- Any mitigating factors or circumstances which make achieving board diversity more challenging.
- Any risks the company has identified in meeting board diversity targets in the next accounting period, or any plans to improve diversity.
Proposed changes to the DTRs
Amendments to the existing provisions of DTR7.2 in relation to diversity policy disclosures in corporate governance statements are proposed to:
- Indicate that this disclosure should also include how any diversity policies apply to the key committees of the board, specifically the remuneration, audit and nominations committees.
- Clarify that the aspects of diversity to which the diversity policy may relate could include, for example, ethnicity, sexual orientation, disability and socio-economic background (in addition to the aspects of diversity already referred to).
- Introduce new guidance encouraging companies to, where appropriate, include numerical data on the diversity of their boards and board committees.
FCA: Investor protection measures for special purpose acquisition companies: Changes to the Listing Rules – Policy Statement
On July 27, 2021 the Financial Conduct Authority (FCA) published Policy Statement PS21/10 (Policy Statement) setting out final changes to the Listing Rules and associated guidance applicable to special purpose acquisition companies (SPACs). The FCA notes that its final rules aim to provide more flexibility to larger SPACs, provided they embed certain features that promote investor protection and the smooth operation of the market.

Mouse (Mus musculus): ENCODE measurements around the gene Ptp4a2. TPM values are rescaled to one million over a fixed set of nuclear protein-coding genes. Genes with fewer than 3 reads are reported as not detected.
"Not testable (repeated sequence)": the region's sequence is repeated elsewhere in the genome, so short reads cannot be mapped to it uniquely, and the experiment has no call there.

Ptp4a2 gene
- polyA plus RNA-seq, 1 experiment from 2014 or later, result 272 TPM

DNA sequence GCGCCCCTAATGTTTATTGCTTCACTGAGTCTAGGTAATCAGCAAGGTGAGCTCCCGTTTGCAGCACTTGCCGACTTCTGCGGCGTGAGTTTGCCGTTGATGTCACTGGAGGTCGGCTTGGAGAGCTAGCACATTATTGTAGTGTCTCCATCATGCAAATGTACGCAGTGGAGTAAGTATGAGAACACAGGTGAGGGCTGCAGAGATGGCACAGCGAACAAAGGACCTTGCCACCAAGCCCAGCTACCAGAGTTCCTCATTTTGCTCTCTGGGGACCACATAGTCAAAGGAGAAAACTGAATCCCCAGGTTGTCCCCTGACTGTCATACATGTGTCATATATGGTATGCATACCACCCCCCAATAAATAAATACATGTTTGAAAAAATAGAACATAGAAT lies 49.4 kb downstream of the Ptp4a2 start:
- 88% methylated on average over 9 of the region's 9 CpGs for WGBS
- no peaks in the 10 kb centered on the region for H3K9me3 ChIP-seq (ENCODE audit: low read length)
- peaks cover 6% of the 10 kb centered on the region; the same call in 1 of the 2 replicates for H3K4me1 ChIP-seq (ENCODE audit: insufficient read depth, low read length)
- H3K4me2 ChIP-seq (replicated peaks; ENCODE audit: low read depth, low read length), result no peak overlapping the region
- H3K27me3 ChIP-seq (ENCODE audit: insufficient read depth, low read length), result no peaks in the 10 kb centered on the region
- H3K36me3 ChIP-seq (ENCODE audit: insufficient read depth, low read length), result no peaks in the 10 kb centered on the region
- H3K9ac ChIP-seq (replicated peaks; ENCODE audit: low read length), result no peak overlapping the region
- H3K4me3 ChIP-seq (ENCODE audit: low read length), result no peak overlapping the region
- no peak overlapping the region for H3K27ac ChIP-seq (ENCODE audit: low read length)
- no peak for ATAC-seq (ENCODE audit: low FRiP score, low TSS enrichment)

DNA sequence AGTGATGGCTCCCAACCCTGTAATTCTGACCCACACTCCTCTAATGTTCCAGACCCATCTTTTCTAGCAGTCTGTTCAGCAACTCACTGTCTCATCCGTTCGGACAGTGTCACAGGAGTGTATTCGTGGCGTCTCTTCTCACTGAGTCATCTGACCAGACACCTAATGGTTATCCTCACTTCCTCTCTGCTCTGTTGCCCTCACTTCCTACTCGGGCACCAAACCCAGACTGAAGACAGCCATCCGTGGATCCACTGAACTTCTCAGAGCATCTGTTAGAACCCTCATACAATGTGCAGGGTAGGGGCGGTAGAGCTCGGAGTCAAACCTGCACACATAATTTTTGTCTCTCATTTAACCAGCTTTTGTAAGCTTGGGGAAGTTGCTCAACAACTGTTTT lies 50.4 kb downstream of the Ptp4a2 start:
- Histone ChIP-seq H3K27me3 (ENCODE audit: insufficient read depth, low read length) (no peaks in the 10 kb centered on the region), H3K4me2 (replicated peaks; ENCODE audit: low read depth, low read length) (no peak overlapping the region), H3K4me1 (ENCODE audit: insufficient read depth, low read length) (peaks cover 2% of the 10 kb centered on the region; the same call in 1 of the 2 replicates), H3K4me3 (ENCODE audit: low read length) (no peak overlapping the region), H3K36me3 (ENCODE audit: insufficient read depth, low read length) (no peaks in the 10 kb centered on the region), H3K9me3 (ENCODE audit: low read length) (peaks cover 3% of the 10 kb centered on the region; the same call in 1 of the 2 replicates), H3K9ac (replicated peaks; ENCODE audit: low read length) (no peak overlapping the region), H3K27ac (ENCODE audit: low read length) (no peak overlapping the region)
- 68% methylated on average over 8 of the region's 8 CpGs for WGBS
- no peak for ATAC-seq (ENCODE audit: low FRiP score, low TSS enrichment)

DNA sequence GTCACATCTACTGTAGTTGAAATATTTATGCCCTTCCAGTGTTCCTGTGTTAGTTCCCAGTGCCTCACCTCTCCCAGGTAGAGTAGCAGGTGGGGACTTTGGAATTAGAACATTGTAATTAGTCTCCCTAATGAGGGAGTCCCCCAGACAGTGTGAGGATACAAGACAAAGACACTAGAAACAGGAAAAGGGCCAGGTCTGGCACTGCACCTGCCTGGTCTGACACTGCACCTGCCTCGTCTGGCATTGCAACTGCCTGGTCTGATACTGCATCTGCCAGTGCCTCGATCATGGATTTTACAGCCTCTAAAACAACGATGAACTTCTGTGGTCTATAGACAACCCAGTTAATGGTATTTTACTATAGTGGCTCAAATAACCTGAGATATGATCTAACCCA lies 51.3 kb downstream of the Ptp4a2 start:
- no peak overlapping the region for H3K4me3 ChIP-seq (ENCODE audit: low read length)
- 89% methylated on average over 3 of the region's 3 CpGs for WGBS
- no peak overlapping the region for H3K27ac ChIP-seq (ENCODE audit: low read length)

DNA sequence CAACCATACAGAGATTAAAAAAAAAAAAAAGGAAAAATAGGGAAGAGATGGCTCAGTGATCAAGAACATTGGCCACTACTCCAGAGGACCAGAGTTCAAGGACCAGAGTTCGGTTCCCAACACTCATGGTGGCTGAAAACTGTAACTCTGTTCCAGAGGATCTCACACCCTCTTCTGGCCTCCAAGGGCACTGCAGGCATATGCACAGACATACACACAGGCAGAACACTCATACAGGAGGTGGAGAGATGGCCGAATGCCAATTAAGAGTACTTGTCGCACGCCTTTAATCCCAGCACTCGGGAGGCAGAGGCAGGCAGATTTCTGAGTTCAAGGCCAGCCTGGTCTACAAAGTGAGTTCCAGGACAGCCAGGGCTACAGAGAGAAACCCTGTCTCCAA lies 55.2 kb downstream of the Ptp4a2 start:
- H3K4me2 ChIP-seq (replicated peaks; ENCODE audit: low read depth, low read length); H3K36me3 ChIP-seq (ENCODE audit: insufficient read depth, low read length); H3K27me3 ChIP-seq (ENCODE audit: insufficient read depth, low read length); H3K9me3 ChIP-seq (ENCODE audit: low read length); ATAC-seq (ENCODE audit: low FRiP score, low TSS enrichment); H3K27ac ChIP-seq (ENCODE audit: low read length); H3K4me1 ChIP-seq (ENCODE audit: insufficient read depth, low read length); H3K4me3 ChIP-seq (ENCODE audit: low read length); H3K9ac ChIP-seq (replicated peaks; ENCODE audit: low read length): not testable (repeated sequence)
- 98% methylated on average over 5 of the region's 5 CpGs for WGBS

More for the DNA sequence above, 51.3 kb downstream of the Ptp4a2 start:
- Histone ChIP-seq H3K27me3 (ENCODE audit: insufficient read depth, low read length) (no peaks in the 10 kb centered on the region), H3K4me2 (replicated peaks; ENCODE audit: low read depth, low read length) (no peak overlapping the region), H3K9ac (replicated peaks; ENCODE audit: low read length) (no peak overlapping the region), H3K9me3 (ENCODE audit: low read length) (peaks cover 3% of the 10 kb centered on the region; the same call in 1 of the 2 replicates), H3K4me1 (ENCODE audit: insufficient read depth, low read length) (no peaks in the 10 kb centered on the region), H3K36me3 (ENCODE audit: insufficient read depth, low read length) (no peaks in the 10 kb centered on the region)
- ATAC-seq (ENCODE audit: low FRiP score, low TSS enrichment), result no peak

The new rules and guidance will come into force on August 10, 2021.
The Policy Statement follows on from the FCA’s previous Consultation Paper CP21/10 on this topic which was published in April 2021 (Consultation) and from earlier recommendations made in the report published by the UK Listing Review (led by Lord Hill) in March 2021 (Hill Review).
The Listing Rules currently include a (rebuttable) presumption that where a “shell company” such as a SPAC announces a reverse takeover, suspension of trading in its shares will be required (subject to limited exceptions). The Hill Review noted that this presumption was seen as a key deterrent for potential investors in UK listed SPACs.
Under the new rules, the presumption will not apply to a SPAC provided that, at the time of IPO and thereafter, it meets certain criteria. SPACs that do not meet these criteria will be subject to the presumption of suspension in the same as other shell companies.
The criteria are summarised below.
Size threshold: Aggregate gross proceeds raised from public shareholders (i.e. excluding the SPAC’s founders, sponsors and directors) at the date of admission to listing must be at least £100 million. This has been reduced from the £200 million threshold proposed in the Consultation.
Ring-fencing: As proposed in the Consultation, the SPAC must adequately ring-fence (via an independent third party) the gross proceeds raised from public shareholders, less any amounts specifically agreed to be used for the SPAC’s running costs, to ensure they can only be used for the purposes of funding an acquisition, a redemption of shares (see further below), or a repayment of capital to public shareholders.